Cancer fake and disgraced blogger Belle Gibson engaged in misleading and deceptive conduct when she lied about her health to build her wellness empire.
Federal judge Justice Debra Mortimer on Wednesday upheld "most but not all" of Consumer Affairs Victoria's case against Gibson, who claimed she recovered from terminal brain cancer thanks to nutrition and holistic medicine while making thousands of dollars via social media and a cooking app.
"I am satisfied that, in the context the statements were made, members of the community reading those statements would be erroneously led to believe that Ms Gibson was suffering from terminal brain cancer where this was never the case," Justice Mortimer said.
Justice Mortimer also raised the possibility Gibson was under some "delusion" she had cancer even after releasing her book.
"Having conventional treatment was the premise upon which the rest of Ms Gibson's story was built — that is, that she turned away from the conventional treatments for cancer in favour of 'healing' herself through nutrition and other alternative remedies," Justice Mortimer said.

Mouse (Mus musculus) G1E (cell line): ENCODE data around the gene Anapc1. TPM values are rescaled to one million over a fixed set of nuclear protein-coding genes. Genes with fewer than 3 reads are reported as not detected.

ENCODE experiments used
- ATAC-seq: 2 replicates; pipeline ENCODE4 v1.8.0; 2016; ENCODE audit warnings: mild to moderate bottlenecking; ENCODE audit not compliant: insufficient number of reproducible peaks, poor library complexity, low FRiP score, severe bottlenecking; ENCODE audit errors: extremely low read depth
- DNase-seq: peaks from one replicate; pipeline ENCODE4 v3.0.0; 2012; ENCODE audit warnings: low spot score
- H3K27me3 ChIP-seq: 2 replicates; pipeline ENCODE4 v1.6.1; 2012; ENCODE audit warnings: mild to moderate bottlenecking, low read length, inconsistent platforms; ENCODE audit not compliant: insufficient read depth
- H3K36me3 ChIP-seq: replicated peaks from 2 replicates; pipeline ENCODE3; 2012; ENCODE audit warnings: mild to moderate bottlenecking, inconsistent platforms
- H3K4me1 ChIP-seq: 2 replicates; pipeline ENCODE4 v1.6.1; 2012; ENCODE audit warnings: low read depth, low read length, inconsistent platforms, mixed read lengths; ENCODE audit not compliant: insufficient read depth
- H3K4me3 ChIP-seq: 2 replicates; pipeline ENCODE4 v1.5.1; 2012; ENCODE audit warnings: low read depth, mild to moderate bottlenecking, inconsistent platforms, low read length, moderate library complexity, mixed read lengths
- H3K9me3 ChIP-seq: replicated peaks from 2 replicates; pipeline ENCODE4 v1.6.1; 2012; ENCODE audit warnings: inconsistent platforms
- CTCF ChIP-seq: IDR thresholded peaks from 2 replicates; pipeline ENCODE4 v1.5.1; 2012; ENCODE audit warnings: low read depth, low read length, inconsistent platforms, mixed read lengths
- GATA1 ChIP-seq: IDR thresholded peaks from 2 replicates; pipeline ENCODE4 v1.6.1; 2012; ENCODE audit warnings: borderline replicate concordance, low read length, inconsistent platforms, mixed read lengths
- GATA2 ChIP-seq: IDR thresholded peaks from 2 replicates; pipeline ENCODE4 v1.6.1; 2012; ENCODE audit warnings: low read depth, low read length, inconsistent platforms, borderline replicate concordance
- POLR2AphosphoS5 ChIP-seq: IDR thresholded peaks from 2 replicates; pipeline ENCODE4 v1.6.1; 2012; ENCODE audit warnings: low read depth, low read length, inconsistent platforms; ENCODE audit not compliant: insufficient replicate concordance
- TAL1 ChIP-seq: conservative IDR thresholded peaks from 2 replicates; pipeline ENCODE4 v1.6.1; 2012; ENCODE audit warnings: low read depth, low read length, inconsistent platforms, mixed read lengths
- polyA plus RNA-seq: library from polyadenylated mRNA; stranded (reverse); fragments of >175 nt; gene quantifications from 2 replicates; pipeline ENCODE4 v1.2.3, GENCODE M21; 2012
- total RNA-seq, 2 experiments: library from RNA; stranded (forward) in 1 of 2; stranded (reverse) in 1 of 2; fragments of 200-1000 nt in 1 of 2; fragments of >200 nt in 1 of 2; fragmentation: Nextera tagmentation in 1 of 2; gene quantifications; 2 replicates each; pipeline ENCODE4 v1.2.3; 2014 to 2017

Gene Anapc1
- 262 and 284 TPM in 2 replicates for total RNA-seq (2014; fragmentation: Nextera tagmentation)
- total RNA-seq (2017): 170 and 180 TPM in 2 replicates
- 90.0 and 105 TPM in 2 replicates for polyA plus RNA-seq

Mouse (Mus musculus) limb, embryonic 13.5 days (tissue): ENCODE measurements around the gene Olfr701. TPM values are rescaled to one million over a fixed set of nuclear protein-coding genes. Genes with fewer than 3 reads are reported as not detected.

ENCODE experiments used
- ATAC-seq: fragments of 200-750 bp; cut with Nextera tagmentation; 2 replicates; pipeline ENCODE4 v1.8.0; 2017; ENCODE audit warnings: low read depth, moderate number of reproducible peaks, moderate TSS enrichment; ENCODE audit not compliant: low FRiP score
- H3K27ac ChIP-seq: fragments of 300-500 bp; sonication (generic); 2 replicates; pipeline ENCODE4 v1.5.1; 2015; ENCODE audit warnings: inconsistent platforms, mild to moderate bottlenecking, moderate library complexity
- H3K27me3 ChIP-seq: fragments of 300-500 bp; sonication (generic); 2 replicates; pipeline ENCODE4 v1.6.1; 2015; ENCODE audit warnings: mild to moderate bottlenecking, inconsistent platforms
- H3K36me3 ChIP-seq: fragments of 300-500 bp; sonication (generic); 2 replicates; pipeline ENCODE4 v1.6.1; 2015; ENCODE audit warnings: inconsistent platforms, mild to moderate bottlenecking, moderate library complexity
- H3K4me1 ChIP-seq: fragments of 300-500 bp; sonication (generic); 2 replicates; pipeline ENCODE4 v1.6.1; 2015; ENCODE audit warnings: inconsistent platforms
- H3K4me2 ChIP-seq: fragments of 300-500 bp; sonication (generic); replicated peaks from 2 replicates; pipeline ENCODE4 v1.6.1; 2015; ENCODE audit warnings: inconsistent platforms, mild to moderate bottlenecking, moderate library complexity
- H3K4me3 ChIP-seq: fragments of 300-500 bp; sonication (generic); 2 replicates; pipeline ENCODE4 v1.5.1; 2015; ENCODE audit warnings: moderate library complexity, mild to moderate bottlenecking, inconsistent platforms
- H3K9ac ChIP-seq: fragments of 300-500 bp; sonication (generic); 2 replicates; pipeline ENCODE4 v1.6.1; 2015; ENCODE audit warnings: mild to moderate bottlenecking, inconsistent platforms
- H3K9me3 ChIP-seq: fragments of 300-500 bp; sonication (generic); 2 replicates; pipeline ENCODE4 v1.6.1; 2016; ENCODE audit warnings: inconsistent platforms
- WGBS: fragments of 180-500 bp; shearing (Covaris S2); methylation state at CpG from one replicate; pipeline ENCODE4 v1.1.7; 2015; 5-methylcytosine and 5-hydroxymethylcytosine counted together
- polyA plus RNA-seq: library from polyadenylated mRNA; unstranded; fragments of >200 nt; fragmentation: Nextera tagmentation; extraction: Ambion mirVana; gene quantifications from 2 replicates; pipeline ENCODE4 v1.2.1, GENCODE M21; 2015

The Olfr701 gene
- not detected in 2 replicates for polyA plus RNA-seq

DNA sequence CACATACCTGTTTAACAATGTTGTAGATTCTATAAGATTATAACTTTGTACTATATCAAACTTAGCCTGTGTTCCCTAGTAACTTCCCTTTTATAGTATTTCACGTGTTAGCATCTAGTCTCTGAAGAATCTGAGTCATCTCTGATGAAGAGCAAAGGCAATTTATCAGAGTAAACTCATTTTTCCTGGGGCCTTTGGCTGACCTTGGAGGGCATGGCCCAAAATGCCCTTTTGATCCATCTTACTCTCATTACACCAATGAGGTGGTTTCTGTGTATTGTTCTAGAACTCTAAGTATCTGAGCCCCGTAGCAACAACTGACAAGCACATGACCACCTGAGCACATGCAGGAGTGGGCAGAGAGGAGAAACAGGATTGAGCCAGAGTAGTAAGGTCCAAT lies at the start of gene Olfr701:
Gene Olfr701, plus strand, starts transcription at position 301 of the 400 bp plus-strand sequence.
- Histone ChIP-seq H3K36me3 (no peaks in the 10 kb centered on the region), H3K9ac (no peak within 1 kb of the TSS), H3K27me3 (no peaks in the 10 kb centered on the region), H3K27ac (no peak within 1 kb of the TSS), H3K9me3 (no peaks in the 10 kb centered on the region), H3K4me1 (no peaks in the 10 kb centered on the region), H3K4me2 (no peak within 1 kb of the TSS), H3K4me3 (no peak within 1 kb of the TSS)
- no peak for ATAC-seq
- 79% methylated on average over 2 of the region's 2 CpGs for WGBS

"There is no evidence to suggest Ms Gibson had any conventional cancer treatment."
The ruling comes as Gibson was apparently sprung spruiking a new diet, the Master Fast diet, which it was claimed had healed cavities in her teeth, shrunk her tonsils and changed her eye colour.
The Herald Sun reported that since starting the new fad diet, which included fasting and regular enemas, Gibson told followers she had passed "a huge rope worm."
The paper reported she had posted under the name "Harry Gibson."
The ruling comes after Consumer Affairs Victoria launched its investigation into her claims, and 10 months after the civil case was brought against her.
Gibson was reportedly not in court for the ruling.